Peter Royen, born in Amsterdam, died in 2013 at the age of 90 in Düsseldorf, known for his white silent paintings and his great commitment to his fellow artists. The Federal Cross of Merit 1984 and the Artist Award of the Düsseldorf Artists 2013 are an expression of how highly he was esteemed.
Known by the name “painter of silence” by Werner Schmalenbach, he worked with geometry and structure, but his paintings are neither strict nor programmatic. His aim was to explore the spatial effect of colour, so the non-colours white and black were perfect for this. He encourages the viewer to spend a lot of time with his work, to read into the paintings. Then one discovers the haptic properties of the material and the subtle spatial effect.
After studying with Pankok, Royen remained in Dusseldorf. He had countless exhibitions in Germany, the Netherlands, as well as in Brazil and Japan. Many important international collectors, such as Queen Beatrix of the Netherlands, owns works by him.
Peter Royen, born in Amsterdam in 1923, died at 90 in 2013. He was a real character. Not only because he has been dedicated for almost 60 years to making art with exceptionally great energy and sensitivity. Already in his early life he stood for ‘freedom of art’ and for ‘respect for the artist‘. At 23, he moved to the Dusseldorf Art Academy to study with Pankok. He initiated the networking and support for regional, but also international artists, in the course of which he helped to found the Cultural Office of Dusseldorf, and the ‘Gruppe 53’ . Besides the unique paintings for which he is known, he previously also did wood printing and plastics.
The woodcuts of 1950 are of high-quality and timeless. All the female figures are paintings of his wife, Christine, who greatly inspired him through everyday situations. Christine had never sat as a model. One can feel the intimate connection of the couple and the worship that he showed her, which suggests that she was his muse. To be able to work he needed her in his closest environment, and since a one-time attempt failed to work in an external studio, he always worked at home.
The handmade prints of woodcuts are balanced in their composition and in the interlocking patterns on the surface – he succeeded in conveying different moods. He learnt wood engraving from 1946-49, at the Dusseldorf Art Academy under Pankok, whom he admired very much.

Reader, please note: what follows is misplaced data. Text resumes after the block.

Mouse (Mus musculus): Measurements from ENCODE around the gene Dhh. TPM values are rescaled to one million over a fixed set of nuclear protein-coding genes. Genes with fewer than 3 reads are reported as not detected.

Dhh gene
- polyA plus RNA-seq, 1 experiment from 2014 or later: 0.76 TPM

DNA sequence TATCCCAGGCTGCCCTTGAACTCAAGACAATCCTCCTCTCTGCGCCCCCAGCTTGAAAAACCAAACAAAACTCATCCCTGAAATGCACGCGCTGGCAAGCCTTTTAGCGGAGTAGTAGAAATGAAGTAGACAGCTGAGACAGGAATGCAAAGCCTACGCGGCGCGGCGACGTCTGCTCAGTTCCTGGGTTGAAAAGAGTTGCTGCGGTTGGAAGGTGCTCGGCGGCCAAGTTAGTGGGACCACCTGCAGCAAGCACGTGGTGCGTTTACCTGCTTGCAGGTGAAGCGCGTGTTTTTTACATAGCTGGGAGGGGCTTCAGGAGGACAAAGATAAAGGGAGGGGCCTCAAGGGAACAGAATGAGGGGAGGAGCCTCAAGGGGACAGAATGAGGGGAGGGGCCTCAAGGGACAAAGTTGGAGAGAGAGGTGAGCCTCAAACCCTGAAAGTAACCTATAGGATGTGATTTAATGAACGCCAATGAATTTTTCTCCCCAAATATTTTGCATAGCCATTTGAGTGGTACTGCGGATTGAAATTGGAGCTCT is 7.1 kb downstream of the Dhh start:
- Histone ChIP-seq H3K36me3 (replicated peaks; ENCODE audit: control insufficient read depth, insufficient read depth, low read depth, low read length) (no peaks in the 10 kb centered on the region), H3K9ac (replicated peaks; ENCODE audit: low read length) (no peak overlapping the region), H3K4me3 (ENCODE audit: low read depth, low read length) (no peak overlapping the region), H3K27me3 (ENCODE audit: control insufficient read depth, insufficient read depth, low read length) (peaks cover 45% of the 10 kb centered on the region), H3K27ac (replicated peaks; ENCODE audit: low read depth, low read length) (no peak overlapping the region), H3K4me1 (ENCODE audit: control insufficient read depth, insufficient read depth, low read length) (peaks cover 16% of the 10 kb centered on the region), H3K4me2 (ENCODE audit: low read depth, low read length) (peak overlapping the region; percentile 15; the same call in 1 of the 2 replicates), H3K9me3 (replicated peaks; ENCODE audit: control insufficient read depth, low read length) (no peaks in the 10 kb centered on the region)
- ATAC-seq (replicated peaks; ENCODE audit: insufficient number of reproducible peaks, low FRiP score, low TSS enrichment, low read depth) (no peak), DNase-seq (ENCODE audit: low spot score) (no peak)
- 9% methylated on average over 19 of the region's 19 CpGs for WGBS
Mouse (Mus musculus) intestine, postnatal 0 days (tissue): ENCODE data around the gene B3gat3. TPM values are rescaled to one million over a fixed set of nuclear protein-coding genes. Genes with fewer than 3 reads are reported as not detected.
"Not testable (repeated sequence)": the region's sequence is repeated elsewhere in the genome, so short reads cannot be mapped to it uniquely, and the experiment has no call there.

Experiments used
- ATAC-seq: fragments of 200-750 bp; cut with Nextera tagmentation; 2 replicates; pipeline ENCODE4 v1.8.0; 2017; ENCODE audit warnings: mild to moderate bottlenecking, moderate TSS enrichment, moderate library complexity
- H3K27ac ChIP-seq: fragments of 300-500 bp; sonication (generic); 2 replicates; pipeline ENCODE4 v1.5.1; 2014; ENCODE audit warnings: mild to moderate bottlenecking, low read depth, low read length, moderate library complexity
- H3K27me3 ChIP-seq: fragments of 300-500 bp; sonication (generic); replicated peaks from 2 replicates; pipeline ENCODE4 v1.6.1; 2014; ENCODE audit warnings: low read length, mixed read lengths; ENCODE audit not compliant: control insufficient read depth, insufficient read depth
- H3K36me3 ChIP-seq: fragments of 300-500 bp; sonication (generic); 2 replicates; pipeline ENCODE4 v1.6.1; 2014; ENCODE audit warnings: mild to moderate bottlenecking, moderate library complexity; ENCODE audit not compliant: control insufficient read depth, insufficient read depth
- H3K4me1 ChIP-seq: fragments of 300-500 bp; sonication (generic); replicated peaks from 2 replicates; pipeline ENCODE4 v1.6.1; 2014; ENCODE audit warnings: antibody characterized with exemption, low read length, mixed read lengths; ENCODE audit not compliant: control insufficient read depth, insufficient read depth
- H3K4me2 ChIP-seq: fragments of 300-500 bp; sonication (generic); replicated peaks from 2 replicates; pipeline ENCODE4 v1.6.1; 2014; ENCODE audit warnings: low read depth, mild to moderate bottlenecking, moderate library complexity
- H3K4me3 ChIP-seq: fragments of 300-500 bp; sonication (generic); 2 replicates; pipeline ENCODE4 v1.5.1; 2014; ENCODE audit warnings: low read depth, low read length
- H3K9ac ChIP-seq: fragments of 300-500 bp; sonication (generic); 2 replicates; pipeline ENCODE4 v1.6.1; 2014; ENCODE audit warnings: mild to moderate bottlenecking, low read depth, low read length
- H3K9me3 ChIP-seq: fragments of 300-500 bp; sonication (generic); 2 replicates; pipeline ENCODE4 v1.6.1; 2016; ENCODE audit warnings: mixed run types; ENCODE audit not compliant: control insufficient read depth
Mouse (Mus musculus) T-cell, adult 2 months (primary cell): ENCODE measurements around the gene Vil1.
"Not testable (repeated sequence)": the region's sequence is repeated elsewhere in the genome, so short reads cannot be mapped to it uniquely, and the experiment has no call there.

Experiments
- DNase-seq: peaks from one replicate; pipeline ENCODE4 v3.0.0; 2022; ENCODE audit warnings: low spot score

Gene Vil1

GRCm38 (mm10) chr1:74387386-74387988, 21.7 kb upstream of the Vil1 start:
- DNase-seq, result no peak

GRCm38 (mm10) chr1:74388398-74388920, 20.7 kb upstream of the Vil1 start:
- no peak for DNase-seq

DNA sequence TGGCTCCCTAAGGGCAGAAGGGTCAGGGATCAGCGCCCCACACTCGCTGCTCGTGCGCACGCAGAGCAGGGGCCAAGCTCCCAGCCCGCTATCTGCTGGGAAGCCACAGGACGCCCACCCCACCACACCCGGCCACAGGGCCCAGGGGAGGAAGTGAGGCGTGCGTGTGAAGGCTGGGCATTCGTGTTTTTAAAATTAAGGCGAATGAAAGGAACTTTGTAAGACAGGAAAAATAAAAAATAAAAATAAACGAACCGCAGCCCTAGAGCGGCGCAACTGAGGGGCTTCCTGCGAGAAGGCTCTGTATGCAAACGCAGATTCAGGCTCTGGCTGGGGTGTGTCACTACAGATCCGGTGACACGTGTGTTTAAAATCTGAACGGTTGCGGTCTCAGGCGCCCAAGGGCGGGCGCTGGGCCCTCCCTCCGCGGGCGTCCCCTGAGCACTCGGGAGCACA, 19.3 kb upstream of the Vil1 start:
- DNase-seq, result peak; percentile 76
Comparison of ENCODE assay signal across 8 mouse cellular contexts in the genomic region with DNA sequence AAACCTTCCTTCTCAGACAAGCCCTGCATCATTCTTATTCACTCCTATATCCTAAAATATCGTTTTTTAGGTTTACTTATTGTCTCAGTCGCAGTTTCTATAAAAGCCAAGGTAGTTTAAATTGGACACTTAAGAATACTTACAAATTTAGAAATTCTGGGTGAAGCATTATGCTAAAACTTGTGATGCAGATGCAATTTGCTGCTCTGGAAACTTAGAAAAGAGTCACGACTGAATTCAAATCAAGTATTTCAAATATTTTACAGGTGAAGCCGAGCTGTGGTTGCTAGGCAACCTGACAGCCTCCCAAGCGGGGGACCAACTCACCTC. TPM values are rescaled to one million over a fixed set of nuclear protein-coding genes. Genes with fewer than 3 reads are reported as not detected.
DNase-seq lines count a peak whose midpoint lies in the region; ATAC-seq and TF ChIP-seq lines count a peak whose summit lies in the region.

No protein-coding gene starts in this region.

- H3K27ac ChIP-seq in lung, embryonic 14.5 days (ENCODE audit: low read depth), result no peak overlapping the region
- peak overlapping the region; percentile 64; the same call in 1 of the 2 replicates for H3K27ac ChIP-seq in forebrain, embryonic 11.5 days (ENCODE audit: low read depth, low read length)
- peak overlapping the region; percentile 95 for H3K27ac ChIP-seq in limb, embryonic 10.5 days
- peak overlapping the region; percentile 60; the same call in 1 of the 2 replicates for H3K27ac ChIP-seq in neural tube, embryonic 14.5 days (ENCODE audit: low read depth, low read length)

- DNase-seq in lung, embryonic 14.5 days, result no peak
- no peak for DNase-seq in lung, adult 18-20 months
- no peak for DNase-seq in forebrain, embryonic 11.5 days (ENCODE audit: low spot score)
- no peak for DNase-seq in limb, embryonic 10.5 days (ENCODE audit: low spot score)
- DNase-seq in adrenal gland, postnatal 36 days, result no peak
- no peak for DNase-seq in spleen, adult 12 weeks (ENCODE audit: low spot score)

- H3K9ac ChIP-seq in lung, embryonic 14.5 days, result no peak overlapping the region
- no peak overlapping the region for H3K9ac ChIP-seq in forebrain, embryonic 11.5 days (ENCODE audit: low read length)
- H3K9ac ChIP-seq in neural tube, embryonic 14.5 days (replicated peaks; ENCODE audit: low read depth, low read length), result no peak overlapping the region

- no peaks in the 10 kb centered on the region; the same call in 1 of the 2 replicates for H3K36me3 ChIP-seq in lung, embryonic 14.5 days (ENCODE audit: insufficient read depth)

The Peter Royen sculptures from the early sixties were used as models to adapt them into metal casts. In 2011 the Flow Fine Art Gallery decided to exhibit the plaster models for the first time. With the texture and color of the original casts, the models correspond to his main work, the white paintings. The organic forms of the sculptures offer a wide field of association, they are reminiscent of plant seeds and fruits and also of female nudes. Because of their simplicity they may also recall traditional art of ancient peoples. This impression may be reinforced by the material and color of the sculptures, because the finished sculptures are cast from aluminum-steel composite, which is silver-colored and dull.
Almost 20 years ago, Peter Royen discovered his unique style of painting and has kept it ever since. When asked what he felt when he first painted in this way, in white, he said: ‘I was surprised, surprised by the effect, and I’ve stayed with it ever since.’
White was not the only color of choice from the beginning: the images of his first exhibition came along with red. But because art critics were talking more about the intense red than the essential forms, something had to be done. He said: ‘The Red had to go! So then my forms could be better heard. Nothing should distract from the essentials!’ The paintings in white accordingly became his trademark. Only in 2008, after 50 years, he included red as an essential part of a series, inspired by a conversation with Professor Werner Schmalenbach. Then, when the gallery owner saw these works in his studio, the spontaneous idea came for the exhibition title: ‘Royen sieht Rot’ (‘Royen sees red’).
And still he kept coming back to white, as it is the color, according to him, that lets everything open up to the outside, as it is not presumptuous. By opting for white, the forms stay in the foreground.
If you look at a typical Royen painting, in its simplicity and its angular shapes, it may appear at first glance cold and austere. However, vitality and warmth in his art is soon revealed. He encourages the viewer to spend time in front of his work, to read into the images. Then we discover the haptic quality of the materials and the subtle spatial effect. He is interested in exploring the spatial effect of colors, and for that the non-colors white and black are perfectly suited. He uses the following technique: he applies seven layers of color – already as a child his lucky number was seven. The first layer is always a shade of yellow, which dissolves the rough underground sketch. He also uses wax, dammar resin and turpentine. The paintings he calls ‘picture objects’ are by no means planned, but rather the position of the lines and squares arise in the course of a long development process. The other layers he edits with spatula, brush and brush point, so that the shapes and patterns arise. Partly he again grinds away elevations of color. The actual monochrome colors of titanium white and iron-oxide black gives them a subtle depth and haptic quality. Spatial emphasis, heights and depths give a balanced composition, inviting you to a meditative contemplation, because in his work the focus is on the now, on the being. The stillness in the paintings was also recognised by museums in Japan, where he exhibited in a Zen center. It is for this reason that Professor Werner Schmalenbach called him ‘a poet of painting, a painter of silence’ .